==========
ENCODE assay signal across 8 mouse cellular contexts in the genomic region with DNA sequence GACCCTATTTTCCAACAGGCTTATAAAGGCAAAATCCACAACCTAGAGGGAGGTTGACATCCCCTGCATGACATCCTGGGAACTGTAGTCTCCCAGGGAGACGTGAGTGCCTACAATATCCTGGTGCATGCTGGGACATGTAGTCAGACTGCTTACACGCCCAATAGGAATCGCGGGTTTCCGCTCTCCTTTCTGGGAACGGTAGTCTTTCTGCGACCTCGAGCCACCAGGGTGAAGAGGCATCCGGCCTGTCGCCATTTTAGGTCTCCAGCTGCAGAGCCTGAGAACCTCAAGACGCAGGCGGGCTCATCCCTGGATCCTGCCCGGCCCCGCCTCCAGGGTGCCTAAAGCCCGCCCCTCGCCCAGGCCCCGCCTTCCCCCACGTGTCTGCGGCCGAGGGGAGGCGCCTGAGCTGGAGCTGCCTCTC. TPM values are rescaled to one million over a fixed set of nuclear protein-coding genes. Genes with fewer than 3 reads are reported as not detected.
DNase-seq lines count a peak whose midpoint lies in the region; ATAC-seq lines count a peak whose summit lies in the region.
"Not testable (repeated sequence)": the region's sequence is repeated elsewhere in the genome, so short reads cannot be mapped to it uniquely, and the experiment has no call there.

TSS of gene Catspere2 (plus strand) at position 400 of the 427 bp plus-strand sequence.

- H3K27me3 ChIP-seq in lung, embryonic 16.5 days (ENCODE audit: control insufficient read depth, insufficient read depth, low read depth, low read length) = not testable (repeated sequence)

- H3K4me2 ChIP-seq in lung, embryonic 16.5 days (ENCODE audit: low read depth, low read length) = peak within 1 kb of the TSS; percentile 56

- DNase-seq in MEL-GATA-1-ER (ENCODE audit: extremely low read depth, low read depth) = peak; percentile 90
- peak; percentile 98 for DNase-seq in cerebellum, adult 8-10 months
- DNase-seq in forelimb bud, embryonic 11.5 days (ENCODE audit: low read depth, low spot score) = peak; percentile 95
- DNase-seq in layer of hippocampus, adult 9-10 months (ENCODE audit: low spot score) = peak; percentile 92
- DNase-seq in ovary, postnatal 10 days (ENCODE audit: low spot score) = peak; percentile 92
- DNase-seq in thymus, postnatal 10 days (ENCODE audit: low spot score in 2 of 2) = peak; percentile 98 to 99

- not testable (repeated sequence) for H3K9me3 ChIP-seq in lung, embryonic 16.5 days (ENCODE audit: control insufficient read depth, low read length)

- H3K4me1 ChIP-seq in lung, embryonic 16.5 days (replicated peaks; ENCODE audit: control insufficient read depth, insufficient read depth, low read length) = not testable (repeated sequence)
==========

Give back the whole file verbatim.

ENCODE assay signal across 8 mouse cellular contexts in the genomic region with DNA sequence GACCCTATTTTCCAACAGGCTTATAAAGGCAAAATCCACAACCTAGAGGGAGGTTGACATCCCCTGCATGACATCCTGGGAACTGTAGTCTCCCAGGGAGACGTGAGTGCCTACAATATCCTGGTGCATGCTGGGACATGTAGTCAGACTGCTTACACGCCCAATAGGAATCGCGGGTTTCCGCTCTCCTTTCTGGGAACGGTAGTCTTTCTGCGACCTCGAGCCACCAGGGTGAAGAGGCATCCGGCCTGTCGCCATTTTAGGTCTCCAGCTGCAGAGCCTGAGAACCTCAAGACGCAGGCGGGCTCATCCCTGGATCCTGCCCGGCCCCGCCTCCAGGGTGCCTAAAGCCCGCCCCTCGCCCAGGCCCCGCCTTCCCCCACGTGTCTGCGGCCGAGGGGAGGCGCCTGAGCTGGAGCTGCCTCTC. TPM values are rescaled to one million over a fixed set of nuclear protein-coding genes. Genes with fewer than 3 reads are reported as not detected.
DNase-seq lines count a peak whose midpoint lies in the region; ATAC-seq lines count a peak whose summit lies in the region.
"Not testable (repeated sequence)": the region's sequence is repeated elsewhere in the genome, so short reads cannot be mapped to it uniquely, and the experiment has no call there.

TSS of gene Catspere2 (plus strand) at position 400 of the 427 bp plus-strand sequence.

- H3K27me3 ChIP-seq in lung, embryonic 16.5 days (ENCODE audit: control insufficient read depth, insufficient read depth, low read depth, low read length) = not testable (repeated sequence)

- H3K4me2 ChIP-seq in lung, embryonic 16.5 days (ENCODE audit: low read depth, low read length) = peak within 1 kb of the TSS; percentile 56

- DNase-seq in MEL-GATA-1-ER (ENCODE audit: extremely low read depth, low read depth) = peak; percentile 90
- peak; percentile 98 for DNase-seq in cerebellum, adult 8-10 months
- DNase-seq in forelimb bud, embryonic 11.5 days (ENCODE audit: low read depth, low spot score) = peak; percentile 95
- DNase-seq in layer of hippocampus, adult 9-10 months (ENCODE audit: low spot score) = peak; percentile 92
- DNase-seq in ovary, postnatal 10 days (ENCODE audit: low spot score) = peak; percentile 92
- DNase-seq in thymus, postnatal 10 days (ENCODE audit: low spot score in 2 of 2) = peak; percentile 98 to 99

- not testable (repeated sequence) for H3K9me3 ChIP-seq in lung, embryonic 16.5 days (ENCODE audit: control insufficient read depth, low read length)

- H3K4me1 ChIP-seq in lung, embryonic 16.5 days (replicated peaks; ENCODE audit: control insufficient read depth, insufficient read depth, low read length) = not testable (repeated sequence)